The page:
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CUSTOMS (PROHIBITED EXPORTS) AMENDMENT REGULATIONS 1999 (NO. 3) 1999 NO. 200EXPLANATORY STATEMENT
STATUTORY RULES 1999 NO. 200
Issued by the Authority of the Minister for Justice and Customs
Customs Act 1901
Customs (Prohibited Exports) Amendment Regulations 1999 (No. 3)
Section 112 of the Customs Act 1901 ("the Act") provides in part that:
"(1) The Governor-General may, by regulation, prohibit the exportation of goods from Australia.
(2) The power conferred by the last preceding subsection may be exercised - (c) by prohibiting the exportation of goods unless specified conditions or restrictions are complied with.
(2A) Without limiting the generality of paragraph (2)(c), the regulations - ... (a) may provide that the exportation of the goods is prohibited unless a licence, permission, consent or approval to export the goods or a class of goods in which the goods are included has been granted as prescribed by the regulations; and..."
The Customs (Prohibited Exports) Regulations 1958 ("the Regulations") control the exportation of the goods specified in the various regulations or the Schedules to the Regulations, by prohibiting exportation absolutely, or making exportation subject to the permission of a Minister or an authorised person.
These regulations introduce controls on the exportation of counterfeit credit, debit and charge cards (item 1 of Schedule 1).
Some estimates place the amount of annual domestic credit card and international fraud involving Australian credit cards in the hundreds of millions of dollars. There is also evidence that counterfeit cards are being manufactured overseas and brought into Australia to perpetrate fraud on Australian financial institutions. There are concerns that the Sydney 2000 Olympic Games may create an environment for the escalation of this fraud.
The criminal law dealing with possession and use of counterfeit cards is the responsibility of the States and Territories. However, through these regulations, the Australian Government has introduced tighter Commonwealth controls to permit the seizure and forfeiture of counterfeit credit cards if detected at the Customs barrier.
The regulations provide that the exportation of counterfeit credit, debit and charge cards is prohibited unless a permission in writing to export the card has been given by the Minister and the permission is produced to a Collector.
The regulations are explained in greater detail in the Attachment.
The regulations commenced on gazettal.
Regulation 1 - Name of regulations
Regulation 1 provides for the regulations to be named the Customs (Prohibited Exports) Amendment Regulations 1999 (No. 3)
Regulation 2 - Commencement
Regulation 2 provides that these regulations commenced on gazettal.
Regulation 3 - Amendment of Customs (Prohibited Exports) Regulations 1958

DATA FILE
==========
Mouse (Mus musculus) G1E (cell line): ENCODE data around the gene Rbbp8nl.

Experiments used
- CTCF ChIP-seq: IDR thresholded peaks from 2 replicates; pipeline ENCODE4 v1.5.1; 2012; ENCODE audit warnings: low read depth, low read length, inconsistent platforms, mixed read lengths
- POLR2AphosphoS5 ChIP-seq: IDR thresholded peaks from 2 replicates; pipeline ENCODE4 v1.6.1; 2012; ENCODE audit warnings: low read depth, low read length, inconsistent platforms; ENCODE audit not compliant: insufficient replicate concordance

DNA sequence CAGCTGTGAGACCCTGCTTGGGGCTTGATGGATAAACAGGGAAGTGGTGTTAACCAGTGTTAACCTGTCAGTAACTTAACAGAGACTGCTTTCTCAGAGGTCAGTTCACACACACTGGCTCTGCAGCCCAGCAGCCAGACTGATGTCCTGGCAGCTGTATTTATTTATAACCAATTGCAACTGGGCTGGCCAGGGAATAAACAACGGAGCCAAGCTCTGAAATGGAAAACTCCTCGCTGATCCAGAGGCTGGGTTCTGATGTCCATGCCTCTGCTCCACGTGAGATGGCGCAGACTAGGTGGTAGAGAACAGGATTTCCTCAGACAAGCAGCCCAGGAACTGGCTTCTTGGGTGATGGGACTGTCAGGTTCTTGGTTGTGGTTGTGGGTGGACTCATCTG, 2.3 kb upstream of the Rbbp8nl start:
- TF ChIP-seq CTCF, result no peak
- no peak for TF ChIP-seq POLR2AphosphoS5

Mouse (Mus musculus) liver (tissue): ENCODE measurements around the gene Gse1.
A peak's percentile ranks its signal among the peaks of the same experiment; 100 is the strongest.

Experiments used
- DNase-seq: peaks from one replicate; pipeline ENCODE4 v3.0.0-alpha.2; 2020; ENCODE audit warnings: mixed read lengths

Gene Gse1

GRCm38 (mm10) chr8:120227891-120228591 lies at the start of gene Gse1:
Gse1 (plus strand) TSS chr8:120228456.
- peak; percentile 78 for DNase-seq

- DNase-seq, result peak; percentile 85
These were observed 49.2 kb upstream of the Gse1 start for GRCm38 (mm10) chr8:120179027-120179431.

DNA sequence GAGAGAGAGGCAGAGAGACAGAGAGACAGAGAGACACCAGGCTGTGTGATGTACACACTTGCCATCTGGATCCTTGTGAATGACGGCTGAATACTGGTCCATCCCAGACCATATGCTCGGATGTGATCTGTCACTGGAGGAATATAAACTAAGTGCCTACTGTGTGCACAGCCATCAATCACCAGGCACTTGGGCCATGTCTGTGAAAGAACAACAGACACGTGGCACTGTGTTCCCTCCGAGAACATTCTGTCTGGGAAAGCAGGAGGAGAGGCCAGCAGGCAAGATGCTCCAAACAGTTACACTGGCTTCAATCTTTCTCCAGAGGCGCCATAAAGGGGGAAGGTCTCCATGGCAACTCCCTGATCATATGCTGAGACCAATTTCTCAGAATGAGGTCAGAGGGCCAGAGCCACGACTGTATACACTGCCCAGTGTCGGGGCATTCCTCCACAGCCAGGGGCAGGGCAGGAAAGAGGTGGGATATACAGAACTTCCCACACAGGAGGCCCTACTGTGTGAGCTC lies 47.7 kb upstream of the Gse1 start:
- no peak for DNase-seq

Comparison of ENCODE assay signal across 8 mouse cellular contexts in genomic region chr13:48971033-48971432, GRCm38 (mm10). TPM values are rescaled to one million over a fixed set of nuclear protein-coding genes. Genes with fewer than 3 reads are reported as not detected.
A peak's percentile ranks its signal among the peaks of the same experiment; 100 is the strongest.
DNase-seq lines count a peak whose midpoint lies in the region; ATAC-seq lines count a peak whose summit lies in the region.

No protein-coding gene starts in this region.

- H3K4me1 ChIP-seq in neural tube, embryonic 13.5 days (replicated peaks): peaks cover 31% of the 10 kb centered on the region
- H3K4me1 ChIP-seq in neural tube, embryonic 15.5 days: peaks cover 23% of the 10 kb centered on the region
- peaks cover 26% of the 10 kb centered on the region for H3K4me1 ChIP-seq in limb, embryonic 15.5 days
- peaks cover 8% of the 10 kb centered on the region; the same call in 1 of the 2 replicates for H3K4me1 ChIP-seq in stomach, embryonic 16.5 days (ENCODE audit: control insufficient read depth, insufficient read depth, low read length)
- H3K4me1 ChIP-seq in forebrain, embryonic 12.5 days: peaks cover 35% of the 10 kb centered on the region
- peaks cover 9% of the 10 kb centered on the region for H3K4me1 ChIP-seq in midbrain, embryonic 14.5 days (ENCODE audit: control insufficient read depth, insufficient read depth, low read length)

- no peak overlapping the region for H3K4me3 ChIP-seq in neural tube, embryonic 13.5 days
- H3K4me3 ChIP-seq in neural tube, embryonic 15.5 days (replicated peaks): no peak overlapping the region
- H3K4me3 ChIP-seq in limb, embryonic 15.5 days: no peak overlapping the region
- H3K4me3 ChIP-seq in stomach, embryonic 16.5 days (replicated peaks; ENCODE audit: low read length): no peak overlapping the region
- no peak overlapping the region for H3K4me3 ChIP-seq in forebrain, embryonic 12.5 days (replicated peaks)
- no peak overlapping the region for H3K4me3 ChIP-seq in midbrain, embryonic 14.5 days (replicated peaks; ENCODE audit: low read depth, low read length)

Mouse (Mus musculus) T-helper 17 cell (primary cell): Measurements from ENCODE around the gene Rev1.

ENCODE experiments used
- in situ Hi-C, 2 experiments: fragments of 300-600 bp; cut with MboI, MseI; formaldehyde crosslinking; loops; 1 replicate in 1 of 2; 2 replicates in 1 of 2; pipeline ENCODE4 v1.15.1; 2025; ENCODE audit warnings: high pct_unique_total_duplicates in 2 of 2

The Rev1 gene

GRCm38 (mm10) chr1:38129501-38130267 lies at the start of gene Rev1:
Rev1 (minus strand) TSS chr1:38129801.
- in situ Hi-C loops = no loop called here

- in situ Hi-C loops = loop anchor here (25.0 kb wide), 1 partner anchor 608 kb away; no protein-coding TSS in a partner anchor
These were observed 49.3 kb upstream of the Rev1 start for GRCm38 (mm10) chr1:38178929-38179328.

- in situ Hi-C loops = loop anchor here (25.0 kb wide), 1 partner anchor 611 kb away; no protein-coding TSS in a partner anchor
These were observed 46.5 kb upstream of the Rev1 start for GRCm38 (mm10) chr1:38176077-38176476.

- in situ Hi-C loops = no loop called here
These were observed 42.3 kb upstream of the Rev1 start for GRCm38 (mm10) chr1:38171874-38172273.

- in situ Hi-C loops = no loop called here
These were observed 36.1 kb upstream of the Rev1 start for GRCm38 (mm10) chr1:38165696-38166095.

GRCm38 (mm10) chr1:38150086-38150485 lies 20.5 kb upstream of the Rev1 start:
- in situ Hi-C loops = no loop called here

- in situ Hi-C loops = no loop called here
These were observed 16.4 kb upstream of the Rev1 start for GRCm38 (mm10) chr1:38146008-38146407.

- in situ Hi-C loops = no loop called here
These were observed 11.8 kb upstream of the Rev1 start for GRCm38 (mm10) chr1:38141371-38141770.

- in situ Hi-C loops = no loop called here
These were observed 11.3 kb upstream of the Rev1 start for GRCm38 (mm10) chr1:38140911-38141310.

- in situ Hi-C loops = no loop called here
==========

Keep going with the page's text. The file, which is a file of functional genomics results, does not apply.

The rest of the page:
Regulation 3 provides that the Regulations are amended as set out in Schedule 1.
Schedule 1 - Amendment
Item 1 of Schedule 1 - New regulation 13D - Exportation of counterfeit credit, debit and charge cards
Item 1 of Schedule 1 inserts a new regulation 13D into the Regulations.
It provides for the introduction of controls on the exportation of counterfeit credit, debit and charge cards. Exportation of such cards is prohibited unless a permission in writing to export the card has been given by the Minister and the permission is produced to a Collector (subregulation 13D(1)).
A permission may specify conditions or requirements to be complied with by the holder of the permission. and when this must occur (subregulation 13D(2)).
If the holder of a permission does not comply with a condition or requirement, the Minister may revoke the permission (subregulation 13D(3)).
In this new regulation, the term "Minister" is defined to mean the Minister administering the Australian Federal Police Act 1979. The Australian Federal Police is the relevant agency with policy responsibility for the new controls.
The export controls are intended to apply to any credit, debit and charge cards that can be used to obtain credit or money, goods, services, or any other thing of value or any other property.
The ordinary meaning of the term "counterfeit" is intended to apply to these controls. 'This means that any non-genuine credit. debit and charge cards that are, for instance, made to imitate, and pass for genuine cards are intended to be subject to the new export controls. Examples of the situations that are intended to be covered include where a card has a name and number that do not match the issuing authority's records, and where more than one card has the same number embossed on it.
The new export controls are not absolute prohibitions, as there may be limited circumstances where the exportation of such cards is desirable. For example, it is possible that law enforcement agencies, financial institutions or credit providers (such as the credit card companies) may seek to examine such cards to enable them to improve mechanisms to avoid counterfeiting. However, only the Minister will be able to give such a permission (paragraph 13D(1)(a)).